"A Distant Mirror: The Calamitous 14th Century", Barbara Tuchman, 1978
It's not a royal book per se, but a historical narrative about Europe in the 14th century and has a lot of interesting stories about the royal families of that time.
It centers on the life of Enguerrand de Coucy, a French noble who married the daughter of the King of England and his conflict of allegiance when France and England went to war. His story is interesting enough but the rest of the book reads like a who's who of the Middle Ages. Edward, the Black Prince, Charles V (the first Dauphin and renovator of the Louvre) and Charles VI of France (the insane king who thought he was made of glass), the Duc du Berry who commissioned the incredibly beautiful Book of Hours, the Visconti family of Milan who commissioned the Visconti-Sforza deck of tarot cards, Henry V, and a bunch of non royal characters such as Chaucer, Petrarch, Sir John Hawkwood (English mercenary in Italy).
The women are by far the most interesting characters in the book. I felt a great deal of sympathy for Isabeau of Bavaria who was married to the mad Charles VI. When he was in his fit of madness, he couldn't recognize her and fleed from her thinking she was a ghost. Isabelle, the daughter of Edward III who married Coucy seemed like a spoiled rich kid, her father kept giving her titles and lands and she went through the money as fast as he gave it to her. The descriptions of some of her gowns with rich green velvet strewn with pearls and jewels together with a dozen of her matching ladies-in-waiting read like the medieval version of "The Lifes of the Rich and Famous" Against royal custom, when her husband gave up his English lands to fight for France, she separated from her husband and stayed with her father.
The author also writes a bit about Joan of Arc but she spends more time writing about the medieval woman chronicler, Christine de Pisan who made the name of Joan of Arc a household name. Christine's father and husband were minor court officials in the court of Charles V. When both of them died, Christine was left to earn her own living and turned to writing. She gained the trust of Charles V by writing a complementary biography of him but openly complained how women were treated by the male chroniclers of the time.
One of her books came about because she was despairing of great women to write about their deeds. A saint came to her in a vision reminding her of great women of the past. When Joan of Arc came upon the scene, Christine of Pisan was already waiting on a great woman to write a chronicle about and so she did, making her work the only major chronicle centering around a woman, Joan of Arc, and the only work written by a professional woman writer.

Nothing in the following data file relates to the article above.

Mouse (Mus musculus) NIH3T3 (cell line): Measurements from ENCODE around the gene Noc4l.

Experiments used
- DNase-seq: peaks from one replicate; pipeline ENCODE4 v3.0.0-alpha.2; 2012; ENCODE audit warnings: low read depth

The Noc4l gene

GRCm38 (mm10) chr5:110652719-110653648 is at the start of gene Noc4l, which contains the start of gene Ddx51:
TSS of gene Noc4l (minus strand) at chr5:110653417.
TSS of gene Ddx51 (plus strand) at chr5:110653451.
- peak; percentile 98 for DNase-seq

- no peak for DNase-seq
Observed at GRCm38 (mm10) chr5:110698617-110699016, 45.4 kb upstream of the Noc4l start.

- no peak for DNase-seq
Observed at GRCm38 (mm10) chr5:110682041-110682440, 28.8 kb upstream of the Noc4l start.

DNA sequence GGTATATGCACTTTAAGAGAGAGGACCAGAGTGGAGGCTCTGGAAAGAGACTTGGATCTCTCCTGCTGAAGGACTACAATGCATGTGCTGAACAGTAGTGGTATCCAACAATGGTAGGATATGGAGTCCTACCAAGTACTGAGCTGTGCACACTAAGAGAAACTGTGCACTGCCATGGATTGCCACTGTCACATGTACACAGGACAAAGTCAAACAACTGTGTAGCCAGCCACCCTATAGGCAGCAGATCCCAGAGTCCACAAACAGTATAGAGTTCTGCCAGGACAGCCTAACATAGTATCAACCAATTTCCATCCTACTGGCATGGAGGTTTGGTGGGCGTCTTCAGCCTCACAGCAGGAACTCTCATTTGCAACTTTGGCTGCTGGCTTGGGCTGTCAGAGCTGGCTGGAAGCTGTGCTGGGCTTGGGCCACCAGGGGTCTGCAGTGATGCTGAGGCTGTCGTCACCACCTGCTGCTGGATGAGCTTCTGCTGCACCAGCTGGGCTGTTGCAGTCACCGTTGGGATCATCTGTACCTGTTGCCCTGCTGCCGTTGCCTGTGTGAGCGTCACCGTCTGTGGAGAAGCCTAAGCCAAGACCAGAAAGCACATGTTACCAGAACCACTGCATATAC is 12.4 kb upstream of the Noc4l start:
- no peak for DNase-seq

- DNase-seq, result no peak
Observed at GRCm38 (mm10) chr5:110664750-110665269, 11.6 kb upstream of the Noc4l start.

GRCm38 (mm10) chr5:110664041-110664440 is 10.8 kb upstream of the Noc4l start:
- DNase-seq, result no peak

I haven't finished the book yet. Its rather long and the author throws so much detail and side stories in that its difficult to follow the story of Enguerrand de Coucy and his wife but overall its a fascinating and enjoyable book so far.
ysbel -- thanks for the great write-up. I checked the book out of the library but couldn't get into it, despite this being a historical period I generally like. After reading what you wrote, maybe I'll try again. I have read another of Tuchman's books called The Proud Tower -- set in the late 19th, early 20th centuries and it is very good.
If you like medieval historical fiction, have you read a series by Sharon Kay Penman or Dorothy Dunnett. Both are good, the latter author is very dense reading but probably more accurate historically than the Penman books.
Thanks for the recommendations, Emily. :)
'A Distant Mirror' was very slow going in the first few chapters but it picked up after the chapter on the Black Death. What makes it really worthwhile is the extensive index in the back that lists all the people, places, and events of the time. So if you want to read up on Isabelle, the daughter of Edward III, you can go to the index and look up all the sections about her.
I've done a bit of jumping around the book by choosing an interesting character and looking up their entries in the index.
Barbara Tuchman is one of the greatest historians, and I have in addition to "Distant Mirror" "The Proud Tower" and "Guns of August." The last two are about Europe before and during WWI-there's some about the British aristocracy and the Romanovs pre-Revolution. She's absolutely one of the indispensable history writers.
I've read this book too and I adored it.
It's quite an extensive work, I think it took me about a month to read it!
What's so great about it is that it doesn't just tell the story of Enguerrand de Coucy and his family, but also the story of France, the war with England, the relationship with other European kingdoms, dukedoms etc. But it's also very revealing on medieval society and its habits. At times it was hilarious I thought, and it made me think that it's nearly a miracle mankind has survived the middle ages!
I definitely recommend this one if you're interested in all aspects of history and have a lot of time to read it ! :)
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